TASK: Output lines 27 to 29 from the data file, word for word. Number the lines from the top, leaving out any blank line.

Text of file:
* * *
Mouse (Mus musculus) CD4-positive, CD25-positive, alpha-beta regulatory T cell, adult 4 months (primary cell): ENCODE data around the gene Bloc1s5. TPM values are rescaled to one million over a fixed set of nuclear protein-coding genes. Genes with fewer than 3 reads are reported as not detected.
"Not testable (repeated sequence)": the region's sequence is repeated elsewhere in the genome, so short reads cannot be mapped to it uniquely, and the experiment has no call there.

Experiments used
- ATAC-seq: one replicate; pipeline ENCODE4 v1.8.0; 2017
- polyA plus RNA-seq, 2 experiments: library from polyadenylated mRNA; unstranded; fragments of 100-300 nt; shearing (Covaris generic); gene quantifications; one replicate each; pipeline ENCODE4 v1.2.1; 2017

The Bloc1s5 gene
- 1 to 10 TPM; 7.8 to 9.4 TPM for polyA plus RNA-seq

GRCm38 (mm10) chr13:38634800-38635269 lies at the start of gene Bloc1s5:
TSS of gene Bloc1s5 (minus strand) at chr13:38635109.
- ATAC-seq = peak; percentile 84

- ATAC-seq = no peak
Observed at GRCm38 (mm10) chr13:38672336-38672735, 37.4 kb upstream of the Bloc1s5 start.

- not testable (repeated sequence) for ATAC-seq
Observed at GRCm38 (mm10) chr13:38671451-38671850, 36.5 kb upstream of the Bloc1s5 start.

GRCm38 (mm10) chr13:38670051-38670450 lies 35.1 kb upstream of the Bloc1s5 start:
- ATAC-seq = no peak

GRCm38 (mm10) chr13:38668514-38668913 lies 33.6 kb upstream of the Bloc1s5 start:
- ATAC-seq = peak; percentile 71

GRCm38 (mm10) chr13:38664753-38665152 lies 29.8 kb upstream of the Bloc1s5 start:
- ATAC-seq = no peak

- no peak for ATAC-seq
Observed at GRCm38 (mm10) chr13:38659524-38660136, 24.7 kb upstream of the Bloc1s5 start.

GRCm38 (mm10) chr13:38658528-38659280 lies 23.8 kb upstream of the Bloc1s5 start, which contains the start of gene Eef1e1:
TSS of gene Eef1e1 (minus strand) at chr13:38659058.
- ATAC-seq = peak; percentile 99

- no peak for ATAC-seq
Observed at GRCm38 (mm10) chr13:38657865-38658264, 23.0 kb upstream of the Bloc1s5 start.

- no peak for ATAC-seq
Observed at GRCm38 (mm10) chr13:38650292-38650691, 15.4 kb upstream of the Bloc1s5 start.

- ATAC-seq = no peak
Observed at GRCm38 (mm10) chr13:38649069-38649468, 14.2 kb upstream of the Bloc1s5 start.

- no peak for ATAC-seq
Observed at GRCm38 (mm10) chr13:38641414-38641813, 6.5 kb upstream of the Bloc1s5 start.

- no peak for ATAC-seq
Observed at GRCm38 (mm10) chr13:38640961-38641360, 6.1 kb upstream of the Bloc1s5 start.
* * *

Observed at GRCm38 (mm10) chr13:38657865-38658264, 23.0 kb upstream of the Bloc1s5 start.

- no peak for ATAC-seq
Observed at GRCm38 (mm10) chr13:38650292-38650691, 15.4 kb upstream of the Bloc1s5 start.